Coffee by Sara Al-Salem

Posted on April 23, 2012 by

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I’m terrified of the night. I wanted some poetic way to say this, to tell you this, but it’s as simple as six words of a sentence. It’s 1:20 AM right now, and I’m sitting here on this too-old-to-be-comfortable couch, and I feel like hiding within myself, shutting my eyes tight and my ears even tighter until the sun comes to work, to bring me out of my hiding place with a soft “peek-a-boo”, and I’ll be fine again. The coffee machine would turn on, and my mom would come down and she’d take her gulp after scathing gulp, and she’d laugh at my contorted face. “It’s just coffee, Sara, you don’t have to make that face at me.” But coffee reminds me of caffeine, which reminds me of staying up, staying up as I am now on this couch. I could say I don’t know why I fear the night, but that would be a lie. During the night, everything gets quiet. The tip-tap-taping of my keyboard sounds rude in the silence, almost like you have to respect This Silence with More Silence. But my mind lashes out, rebels, and all I can hear is the sound of everything I want to do and every way I’m not doing it.

 

The future that used to be a faraway memory, like one of those autobiography books that’s been on my shelf for God-knows-how-long that I swear I’ll read one day, was now slamming into me, trying to become me, very nearly blinding me. In these nights when the music’s too quiet for the sound of my thoughts, the future becomes my present and I have no more excuses to pull out of my hat no matter how many times I scratch at the bottom of the black velvet, wishing to pull out a rabbit like Harry Houdini would. I am normal, and I am dull, and I am very simply me. I am the same girl on this same couch with these same thoughts, but what the same girl five years ago had that I do not anymore is the appeal of the future and what it could give me. The nights of that girl were loud, yes, and scary, yes, but they were sanguine because hey, you will write those novels and you will get that college acceptance letter and that boy will fall in love with you the way all the boys fall in love with all the girls in the books you read, and you will be content. You will be content with the person you will become.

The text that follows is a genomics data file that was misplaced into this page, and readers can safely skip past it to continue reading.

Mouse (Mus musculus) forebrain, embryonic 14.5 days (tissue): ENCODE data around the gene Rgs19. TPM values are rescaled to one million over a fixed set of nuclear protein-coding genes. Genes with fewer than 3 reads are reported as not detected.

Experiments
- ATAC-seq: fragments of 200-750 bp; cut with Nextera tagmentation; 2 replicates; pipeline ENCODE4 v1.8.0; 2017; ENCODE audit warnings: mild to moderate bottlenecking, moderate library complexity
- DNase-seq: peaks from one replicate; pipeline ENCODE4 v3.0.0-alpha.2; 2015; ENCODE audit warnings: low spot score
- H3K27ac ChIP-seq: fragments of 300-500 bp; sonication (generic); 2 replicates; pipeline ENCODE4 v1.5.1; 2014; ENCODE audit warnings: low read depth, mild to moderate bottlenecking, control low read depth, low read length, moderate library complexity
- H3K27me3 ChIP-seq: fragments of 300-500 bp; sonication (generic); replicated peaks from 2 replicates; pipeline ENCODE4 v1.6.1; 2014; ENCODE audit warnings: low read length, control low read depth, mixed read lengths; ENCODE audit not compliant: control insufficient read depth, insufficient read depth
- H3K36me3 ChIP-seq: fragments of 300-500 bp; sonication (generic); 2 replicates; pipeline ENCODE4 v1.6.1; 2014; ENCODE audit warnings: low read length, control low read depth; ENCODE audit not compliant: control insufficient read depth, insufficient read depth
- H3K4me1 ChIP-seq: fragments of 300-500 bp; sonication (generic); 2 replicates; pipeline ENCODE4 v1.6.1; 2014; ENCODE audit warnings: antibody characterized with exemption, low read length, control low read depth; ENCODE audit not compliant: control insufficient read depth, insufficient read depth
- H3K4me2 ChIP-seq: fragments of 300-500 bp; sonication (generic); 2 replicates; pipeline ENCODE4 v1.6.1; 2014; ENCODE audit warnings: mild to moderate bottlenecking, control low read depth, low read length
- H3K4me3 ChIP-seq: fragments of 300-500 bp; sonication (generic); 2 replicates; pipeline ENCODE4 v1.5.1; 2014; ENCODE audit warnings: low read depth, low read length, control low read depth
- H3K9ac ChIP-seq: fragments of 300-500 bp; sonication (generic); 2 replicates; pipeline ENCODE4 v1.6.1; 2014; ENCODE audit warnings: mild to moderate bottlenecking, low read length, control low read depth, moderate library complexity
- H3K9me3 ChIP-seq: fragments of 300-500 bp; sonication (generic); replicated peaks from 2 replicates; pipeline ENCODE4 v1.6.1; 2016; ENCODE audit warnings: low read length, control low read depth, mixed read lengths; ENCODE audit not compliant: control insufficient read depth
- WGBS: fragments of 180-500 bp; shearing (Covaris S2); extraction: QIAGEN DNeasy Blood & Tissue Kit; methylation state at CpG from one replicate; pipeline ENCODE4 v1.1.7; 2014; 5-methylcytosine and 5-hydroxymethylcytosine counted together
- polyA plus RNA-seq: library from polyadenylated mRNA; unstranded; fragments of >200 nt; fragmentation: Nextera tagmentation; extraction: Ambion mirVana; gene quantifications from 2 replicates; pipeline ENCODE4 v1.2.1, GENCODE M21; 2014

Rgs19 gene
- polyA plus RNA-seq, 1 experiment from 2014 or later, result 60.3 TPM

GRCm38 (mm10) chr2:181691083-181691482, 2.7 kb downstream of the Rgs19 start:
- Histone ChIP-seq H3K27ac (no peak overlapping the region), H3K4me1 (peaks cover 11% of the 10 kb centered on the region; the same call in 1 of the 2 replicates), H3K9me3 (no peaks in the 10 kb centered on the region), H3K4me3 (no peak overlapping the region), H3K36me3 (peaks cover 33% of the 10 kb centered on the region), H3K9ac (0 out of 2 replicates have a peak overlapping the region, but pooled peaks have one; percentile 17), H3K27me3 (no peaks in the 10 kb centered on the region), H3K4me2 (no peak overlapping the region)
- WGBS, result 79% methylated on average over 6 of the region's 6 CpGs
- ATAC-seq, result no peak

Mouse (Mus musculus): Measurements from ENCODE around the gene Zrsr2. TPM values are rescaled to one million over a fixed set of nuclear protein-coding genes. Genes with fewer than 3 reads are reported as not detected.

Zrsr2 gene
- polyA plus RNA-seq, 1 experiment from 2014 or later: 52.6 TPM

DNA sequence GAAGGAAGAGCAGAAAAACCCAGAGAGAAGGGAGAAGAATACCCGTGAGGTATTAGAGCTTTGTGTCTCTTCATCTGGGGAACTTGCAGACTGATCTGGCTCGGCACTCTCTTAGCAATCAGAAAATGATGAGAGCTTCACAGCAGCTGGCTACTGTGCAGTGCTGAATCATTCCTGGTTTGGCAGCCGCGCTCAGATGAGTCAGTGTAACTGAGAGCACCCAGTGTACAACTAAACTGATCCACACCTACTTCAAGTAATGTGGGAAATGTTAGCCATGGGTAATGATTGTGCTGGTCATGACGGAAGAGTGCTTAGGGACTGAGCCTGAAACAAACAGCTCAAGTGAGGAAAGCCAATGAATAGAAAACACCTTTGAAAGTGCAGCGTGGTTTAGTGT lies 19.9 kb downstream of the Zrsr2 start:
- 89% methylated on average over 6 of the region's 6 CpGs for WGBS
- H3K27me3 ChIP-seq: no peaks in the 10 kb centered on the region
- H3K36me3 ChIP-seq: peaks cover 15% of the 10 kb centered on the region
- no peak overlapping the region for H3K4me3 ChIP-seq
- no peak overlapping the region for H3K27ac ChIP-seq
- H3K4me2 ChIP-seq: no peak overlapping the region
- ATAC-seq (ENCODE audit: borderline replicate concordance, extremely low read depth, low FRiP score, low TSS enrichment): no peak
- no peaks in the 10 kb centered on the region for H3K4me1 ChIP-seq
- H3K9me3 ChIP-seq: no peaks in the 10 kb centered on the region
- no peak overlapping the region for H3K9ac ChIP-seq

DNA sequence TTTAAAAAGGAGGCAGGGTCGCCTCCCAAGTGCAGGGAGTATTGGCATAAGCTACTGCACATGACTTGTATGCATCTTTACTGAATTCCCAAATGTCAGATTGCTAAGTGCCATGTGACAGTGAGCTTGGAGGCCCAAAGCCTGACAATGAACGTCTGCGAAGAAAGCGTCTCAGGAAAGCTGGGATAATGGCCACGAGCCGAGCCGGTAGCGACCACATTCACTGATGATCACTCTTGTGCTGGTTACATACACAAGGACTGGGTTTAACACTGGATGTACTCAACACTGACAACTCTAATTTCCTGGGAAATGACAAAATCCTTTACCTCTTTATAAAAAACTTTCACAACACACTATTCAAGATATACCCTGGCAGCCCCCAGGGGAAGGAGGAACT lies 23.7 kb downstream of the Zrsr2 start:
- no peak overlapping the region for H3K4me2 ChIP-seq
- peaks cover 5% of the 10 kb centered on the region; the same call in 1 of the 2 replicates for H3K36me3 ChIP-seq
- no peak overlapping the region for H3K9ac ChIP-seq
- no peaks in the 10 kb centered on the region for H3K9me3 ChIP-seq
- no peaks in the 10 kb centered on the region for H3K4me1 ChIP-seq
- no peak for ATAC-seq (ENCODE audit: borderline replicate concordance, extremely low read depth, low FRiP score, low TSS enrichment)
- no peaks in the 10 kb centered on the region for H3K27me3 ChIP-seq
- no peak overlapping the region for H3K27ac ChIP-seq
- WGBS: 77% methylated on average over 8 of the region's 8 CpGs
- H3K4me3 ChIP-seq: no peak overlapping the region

If I were trying to be poetic, I would say start this ending with “But alas,” and I would tell you how the girl with all her dreams and all her hopes crippled into nothing by something awful like disease or death. I would tell you that the girl had no choice but to give up on her life by forces she never had the reins to.  But this girl…I never gave up on my life. Sometimes if I’m being pitiful, I’d tell you that life gave up on me, and then I would sulk in the woes and sorrows of poems and music on a mass-media social networking blog.  But the reality, a word you’ll never find in a dreamer’s vocabulary, of my life on these quiet, quiet nights is that I have never been somebody great, and I never will be. And what makes the night so terrifying to a pseudo writer like myself is that I will never be able to accept this fact. I will live my life ricocheting between the idea of impending greatness and the truth of mundane normalcy, between day and night.

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